“We didn’t want our staff to do it because we’re supervisors,” Robbins said. “We needed a provider to do it and they (JusticeWorks) jumped at the opportunity.”

According to Nutt, the Community Service Program (CSP) provides “opportunities and supervision for Lycoming County youth between the ages of 11 to 18 to fulfill their court-imposed community service and restitution obligations.”

“The program focus is to find alternate sites for youth to provide community service with program outputs tracked,” he said. “While the service will result in fulfillment of community service obligations, a key component will be to work with youth to understand and empathize with the pain caused by their delinquent acts to individuals and the community.”

Community Service Program

Since its inception, JusticeWorks has worked with about 40 youth in the Community Service Program, with each youth volunteering about 95 days for a total of about 30 community service hours — more than 1,200 hours of community service and equating to about $8,700 at the minimum wage rate in donated time.

From removing graffiti from local highway underpasses to serving food to families in need and becoming involved with Goodwill Industries International Inc., the Salvation Army, Williamsport Branch YMCA, Lycoming County SPCA, Central Pennsylvania Food Bank, Bicycle Recycle and various city and township sites, youth are provided with an “opportunity to restore relationships with their victims.”

“An overarching goal of the service will be to redirect delinquent youth towards positive pro-social attitudes and skills and to avoid further delinquency. Part of the effort of CSP will be to teach job readiness skills so youth have more positive options and an ability to earn money legitimately,” Nutt said. “A collateral goal is to improve cost-effectiveness by shortening length of time on probation by facilitating connections to the community, complete community service obligations, while also reducing the risk of out-of-home placement by implementing accountability as the youth remains in the home.”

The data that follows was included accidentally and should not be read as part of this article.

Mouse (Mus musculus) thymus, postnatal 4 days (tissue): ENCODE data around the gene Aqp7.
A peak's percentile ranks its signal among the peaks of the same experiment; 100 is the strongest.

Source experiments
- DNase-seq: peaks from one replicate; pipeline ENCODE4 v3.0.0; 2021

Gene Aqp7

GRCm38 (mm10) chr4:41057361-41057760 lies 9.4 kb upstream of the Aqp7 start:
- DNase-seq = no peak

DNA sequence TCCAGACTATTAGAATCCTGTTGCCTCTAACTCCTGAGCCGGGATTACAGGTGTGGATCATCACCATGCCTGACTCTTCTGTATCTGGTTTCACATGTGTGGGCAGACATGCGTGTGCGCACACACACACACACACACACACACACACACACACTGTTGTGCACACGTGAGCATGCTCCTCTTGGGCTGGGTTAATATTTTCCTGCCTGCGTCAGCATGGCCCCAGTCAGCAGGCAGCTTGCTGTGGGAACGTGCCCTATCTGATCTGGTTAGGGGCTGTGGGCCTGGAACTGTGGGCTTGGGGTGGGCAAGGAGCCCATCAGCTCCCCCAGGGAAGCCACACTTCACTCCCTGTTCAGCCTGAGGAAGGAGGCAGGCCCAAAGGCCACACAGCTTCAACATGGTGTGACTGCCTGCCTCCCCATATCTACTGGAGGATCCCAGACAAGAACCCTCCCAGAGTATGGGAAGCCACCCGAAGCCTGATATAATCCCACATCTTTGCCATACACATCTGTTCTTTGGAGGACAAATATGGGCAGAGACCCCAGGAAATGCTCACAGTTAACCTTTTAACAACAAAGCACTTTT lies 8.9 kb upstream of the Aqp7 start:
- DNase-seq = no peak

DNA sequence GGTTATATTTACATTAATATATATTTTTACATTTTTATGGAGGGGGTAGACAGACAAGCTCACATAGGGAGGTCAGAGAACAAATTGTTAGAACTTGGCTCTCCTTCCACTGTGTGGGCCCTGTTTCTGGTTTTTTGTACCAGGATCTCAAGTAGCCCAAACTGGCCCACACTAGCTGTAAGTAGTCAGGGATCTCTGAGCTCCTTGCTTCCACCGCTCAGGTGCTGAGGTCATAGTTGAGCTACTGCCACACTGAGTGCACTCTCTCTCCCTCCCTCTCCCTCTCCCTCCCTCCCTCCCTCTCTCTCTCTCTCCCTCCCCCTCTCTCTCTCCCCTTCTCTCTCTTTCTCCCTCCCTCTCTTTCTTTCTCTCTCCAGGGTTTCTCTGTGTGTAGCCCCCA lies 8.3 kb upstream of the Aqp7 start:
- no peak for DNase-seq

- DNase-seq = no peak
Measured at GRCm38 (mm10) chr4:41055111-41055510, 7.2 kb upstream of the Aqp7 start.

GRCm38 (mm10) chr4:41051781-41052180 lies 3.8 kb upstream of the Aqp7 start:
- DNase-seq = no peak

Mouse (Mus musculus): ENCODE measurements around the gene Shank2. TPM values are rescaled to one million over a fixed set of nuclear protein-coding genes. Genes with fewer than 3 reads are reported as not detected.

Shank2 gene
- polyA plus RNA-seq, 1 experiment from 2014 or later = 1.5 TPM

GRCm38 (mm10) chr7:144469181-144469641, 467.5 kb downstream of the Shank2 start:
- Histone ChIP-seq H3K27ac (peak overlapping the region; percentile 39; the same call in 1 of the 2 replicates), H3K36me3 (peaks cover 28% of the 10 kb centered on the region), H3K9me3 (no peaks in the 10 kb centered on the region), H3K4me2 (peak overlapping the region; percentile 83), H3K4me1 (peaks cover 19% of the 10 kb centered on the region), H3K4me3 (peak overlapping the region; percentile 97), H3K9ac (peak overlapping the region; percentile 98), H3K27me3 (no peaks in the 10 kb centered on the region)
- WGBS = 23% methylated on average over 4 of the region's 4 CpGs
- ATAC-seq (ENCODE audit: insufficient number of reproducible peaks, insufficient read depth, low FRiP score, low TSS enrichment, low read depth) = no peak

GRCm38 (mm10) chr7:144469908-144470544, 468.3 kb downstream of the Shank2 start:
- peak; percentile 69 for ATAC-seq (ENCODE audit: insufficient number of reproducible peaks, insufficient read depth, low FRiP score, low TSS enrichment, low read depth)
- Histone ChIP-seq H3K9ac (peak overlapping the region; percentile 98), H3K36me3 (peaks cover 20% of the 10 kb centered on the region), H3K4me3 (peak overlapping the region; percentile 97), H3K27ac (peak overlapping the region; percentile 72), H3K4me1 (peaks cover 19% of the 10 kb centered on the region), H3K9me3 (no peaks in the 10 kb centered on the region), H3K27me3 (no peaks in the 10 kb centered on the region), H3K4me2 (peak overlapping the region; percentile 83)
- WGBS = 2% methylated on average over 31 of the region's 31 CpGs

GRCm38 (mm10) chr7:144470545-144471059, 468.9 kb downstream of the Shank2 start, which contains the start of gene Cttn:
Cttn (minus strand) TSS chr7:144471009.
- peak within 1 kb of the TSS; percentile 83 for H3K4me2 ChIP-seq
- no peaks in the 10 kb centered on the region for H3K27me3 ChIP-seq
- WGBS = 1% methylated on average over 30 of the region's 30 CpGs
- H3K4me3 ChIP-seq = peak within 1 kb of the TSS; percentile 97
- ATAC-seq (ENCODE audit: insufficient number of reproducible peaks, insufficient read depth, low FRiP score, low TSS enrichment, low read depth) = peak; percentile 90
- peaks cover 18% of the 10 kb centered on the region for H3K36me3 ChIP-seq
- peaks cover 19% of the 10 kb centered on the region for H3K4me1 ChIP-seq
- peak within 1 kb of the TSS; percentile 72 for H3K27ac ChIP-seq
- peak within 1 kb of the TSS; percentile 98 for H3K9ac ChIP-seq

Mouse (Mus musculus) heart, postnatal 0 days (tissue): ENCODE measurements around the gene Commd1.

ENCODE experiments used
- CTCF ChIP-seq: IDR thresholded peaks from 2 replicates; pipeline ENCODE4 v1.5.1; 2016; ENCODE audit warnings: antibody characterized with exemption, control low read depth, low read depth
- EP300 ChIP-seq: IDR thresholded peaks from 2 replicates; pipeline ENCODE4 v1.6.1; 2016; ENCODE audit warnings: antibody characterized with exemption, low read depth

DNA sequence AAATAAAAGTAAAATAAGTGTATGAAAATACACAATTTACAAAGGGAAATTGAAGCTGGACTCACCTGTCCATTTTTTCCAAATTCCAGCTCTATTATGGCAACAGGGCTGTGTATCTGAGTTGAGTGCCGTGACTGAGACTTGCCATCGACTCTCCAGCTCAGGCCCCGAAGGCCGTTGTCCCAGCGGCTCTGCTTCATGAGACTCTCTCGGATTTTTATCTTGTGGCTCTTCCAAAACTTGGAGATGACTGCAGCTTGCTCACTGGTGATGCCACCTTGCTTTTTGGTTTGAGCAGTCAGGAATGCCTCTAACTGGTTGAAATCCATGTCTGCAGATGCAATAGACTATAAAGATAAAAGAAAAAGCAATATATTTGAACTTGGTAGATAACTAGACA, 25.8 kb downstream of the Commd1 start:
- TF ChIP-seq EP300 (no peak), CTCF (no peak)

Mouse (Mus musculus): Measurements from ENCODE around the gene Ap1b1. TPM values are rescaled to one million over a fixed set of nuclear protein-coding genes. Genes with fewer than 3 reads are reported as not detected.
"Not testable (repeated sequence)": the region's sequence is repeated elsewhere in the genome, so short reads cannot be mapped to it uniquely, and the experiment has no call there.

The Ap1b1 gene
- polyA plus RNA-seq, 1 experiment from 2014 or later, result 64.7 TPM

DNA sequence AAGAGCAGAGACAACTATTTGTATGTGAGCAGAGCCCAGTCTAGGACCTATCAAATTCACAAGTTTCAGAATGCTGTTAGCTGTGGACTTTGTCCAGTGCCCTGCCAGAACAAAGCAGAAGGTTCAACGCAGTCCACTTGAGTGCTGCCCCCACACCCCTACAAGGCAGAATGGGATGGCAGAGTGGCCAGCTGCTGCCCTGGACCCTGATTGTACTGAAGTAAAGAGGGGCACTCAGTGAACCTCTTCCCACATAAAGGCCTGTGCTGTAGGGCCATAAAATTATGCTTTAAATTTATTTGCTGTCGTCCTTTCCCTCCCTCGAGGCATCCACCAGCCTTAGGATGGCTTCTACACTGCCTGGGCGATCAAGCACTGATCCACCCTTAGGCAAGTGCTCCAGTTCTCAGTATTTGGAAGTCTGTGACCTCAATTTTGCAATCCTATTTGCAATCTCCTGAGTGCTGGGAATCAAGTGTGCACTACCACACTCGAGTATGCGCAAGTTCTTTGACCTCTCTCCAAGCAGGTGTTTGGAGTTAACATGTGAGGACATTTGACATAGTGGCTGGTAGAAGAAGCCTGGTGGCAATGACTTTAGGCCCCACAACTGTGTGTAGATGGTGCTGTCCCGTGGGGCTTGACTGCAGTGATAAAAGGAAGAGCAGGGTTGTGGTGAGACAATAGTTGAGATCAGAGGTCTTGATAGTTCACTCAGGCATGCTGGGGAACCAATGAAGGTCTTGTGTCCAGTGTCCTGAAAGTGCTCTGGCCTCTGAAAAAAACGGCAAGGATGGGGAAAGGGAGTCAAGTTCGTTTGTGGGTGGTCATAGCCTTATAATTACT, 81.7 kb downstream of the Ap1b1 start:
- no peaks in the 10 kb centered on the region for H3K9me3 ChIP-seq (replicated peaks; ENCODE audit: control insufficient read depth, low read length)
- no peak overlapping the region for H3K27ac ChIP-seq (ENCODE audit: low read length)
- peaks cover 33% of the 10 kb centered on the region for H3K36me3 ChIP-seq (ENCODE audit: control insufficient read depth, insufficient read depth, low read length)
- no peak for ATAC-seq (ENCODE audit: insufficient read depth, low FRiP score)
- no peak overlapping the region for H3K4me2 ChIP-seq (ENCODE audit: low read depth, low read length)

Compass Academy Lycoming

In addition to its VIP and CSP programs, JusticeWorks also offers an alternative education program, Compass Academy Lycoming, to youth from surrounding school districts who have demonstrated behavioral issues within the school setting. The students are removed from the traditional classroom in order to address disruptive behaviors with teachers that are trained to focus on issues related to behavioral and anger management, building self-esteem, improving motivation to learn and to gain skills for successful living. Congruent with the state’s academic standards, Nutt said students enrolled in the program can earn credits from their sending school. The organization was proud to announce that all six of its seniors would graduate at the close of the 2018-2019 school year.

“JusticeWorks believes that all students have dignity, worth and the ability to learn,” Nutt said. “Our programs are specifically designed to meet the needs of the school district by providing a program for their students who need more assistance to be successful.”

COMMENTS